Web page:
My mom and I were recently in Arkansas for a tradeshow. After a long day of demos, conversations, chasing down potential leads and then being blindsided by some regulatory questions regarding a particular law, we packed up and called it a day. An exhaustive, long, busy, day.
And then we discovered - SURPRISE! - we were staying in a dry county. Which is apparently half of Arkansas. For those of you who are unfamiliar with dry counties, that means there's no alcohol. At all. No glasses of wine to calm nerves, no bottles of beer to relax with. There are no magic juices that will help soothe your startup woes after a legitimately difficult day. Frustrated and sober, we sat at Chik-fil-A doing some more work and drinking plain old milkshakes. Which is when about 3 million teenagers bombarded the restaurant demanding chicken sandwhiches and french fries galore.
My mom, tired beyond compare, exclaimed "Jees Louise," (because you can't use the Lord's name in vain when in a religious city of Arkansas) "their teen pregnancy rate must be through the ceiling since they can't drink or anything!"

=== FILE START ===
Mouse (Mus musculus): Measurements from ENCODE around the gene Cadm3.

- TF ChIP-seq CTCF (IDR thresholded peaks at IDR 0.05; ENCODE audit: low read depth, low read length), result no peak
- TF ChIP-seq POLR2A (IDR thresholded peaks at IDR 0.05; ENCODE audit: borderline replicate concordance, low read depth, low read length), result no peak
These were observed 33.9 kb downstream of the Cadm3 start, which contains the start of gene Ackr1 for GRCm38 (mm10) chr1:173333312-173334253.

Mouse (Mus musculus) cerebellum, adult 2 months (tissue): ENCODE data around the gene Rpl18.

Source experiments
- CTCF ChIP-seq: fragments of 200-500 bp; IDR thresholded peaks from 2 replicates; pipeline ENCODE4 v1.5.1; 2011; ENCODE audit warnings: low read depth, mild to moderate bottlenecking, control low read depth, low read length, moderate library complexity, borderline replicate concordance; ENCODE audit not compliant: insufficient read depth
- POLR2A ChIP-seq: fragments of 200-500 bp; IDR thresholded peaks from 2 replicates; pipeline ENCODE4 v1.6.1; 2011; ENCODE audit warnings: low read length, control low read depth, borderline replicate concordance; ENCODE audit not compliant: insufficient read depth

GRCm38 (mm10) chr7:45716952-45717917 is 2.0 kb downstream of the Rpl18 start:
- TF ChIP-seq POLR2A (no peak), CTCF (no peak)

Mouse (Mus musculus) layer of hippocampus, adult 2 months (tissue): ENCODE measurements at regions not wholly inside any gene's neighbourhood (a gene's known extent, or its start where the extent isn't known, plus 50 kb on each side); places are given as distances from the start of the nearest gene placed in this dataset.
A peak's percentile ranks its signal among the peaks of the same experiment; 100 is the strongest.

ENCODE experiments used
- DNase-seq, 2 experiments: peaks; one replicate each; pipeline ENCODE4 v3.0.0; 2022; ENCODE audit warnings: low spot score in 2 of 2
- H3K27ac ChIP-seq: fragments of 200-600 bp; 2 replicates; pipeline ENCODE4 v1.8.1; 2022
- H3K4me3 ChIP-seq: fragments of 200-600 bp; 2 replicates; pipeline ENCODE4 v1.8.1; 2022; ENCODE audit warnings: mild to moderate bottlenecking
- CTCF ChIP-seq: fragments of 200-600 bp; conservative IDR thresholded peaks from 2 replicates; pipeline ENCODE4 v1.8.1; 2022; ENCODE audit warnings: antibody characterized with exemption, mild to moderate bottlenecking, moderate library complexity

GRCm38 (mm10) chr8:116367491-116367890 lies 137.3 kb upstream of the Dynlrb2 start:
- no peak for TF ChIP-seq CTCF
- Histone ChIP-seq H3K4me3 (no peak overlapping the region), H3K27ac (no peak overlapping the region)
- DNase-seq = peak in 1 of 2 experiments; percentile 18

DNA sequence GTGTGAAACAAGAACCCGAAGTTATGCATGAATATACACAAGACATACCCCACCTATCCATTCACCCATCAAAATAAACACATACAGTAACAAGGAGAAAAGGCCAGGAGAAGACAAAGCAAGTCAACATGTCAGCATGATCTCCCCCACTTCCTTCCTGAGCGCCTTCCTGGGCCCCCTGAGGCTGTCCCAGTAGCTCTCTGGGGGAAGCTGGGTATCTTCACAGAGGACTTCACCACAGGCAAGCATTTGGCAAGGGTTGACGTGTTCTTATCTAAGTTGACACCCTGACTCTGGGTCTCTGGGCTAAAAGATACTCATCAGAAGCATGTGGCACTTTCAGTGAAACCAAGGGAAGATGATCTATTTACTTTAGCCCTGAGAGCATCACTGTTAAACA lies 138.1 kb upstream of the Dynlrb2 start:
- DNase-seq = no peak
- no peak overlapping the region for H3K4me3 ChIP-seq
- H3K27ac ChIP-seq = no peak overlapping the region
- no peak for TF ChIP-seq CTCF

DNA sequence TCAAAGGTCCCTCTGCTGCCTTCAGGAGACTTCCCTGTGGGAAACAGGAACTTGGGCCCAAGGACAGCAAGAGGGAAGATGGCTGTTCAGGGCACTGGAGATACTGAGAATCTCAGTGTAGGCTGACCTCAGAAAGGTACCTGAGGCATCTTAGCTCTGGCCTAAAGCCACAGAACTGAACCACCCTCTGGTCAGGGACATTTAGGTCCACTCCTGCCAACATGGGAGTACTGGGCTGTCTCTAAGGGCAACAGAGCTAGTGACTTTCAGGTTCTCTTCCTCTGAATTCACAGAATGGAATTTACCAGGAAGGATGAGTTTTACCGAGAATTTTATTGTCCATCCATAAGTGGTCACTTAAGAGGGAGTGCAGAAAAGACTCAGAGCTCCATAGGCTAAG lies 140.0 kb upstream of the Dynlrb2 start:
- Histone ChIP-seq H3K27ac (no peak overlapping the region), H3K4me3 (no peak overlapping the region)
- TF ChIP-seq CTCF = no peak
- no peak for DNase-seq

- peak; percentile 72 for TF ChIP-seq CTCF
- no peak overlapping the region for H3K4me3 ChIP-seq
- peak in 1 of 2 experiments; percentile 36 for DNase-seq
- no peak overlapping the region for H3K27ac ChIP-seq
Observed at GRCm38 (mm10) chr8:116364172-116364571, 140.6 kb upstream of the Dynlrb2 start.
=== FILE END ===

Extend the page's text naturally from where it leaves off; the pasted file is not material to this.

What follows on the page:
Because in that moment of frustration it seemed that if alcohol, evolution and swearing were made unacceptable everyone must be humping all day long out of boredom and frustration. Or at least that was our theory.
So we googled it. And guess what?
Here's a map of what is considered to be the "Bible Belt"
And here's a map of teen pregnancies.
Now THAT is a very sobering thought.
|Posted by Nikki Yeager on August 26, 2013 at 4:25 PM||comments (0)|
Daniel and I rocked Honeyfund for wedding gifts (which means instead of requesting fondue pots, fancy china and sets of sheets, we asked for people to gift us honeymoon items for the wedding). That took a lot of stress out of the honeymoon itself considering so many items had already been paid for (thanks to all the people who made that possible!). That being said we still managed a reasonable budget day to day.
Which was difficult considering we typically manage our personal money separately and only use joint funds for joint expenses like rent, couches and date nights. So neither one of us ever sees every penny the other spends. It’s nice. I spend too much on lattes occasionally and Daniel has a weakness for 15 dollar sandwiches (Katz Deli. Always Katz.).
Anywho, we went about our first days in Kyiv without any money/budget problems. Until day three came.
We were walking along Khreshchatyk st., one of the main streets in Kyiv, when I saw something beautiful and white and fluffy. And I just had to touch it. Obviously.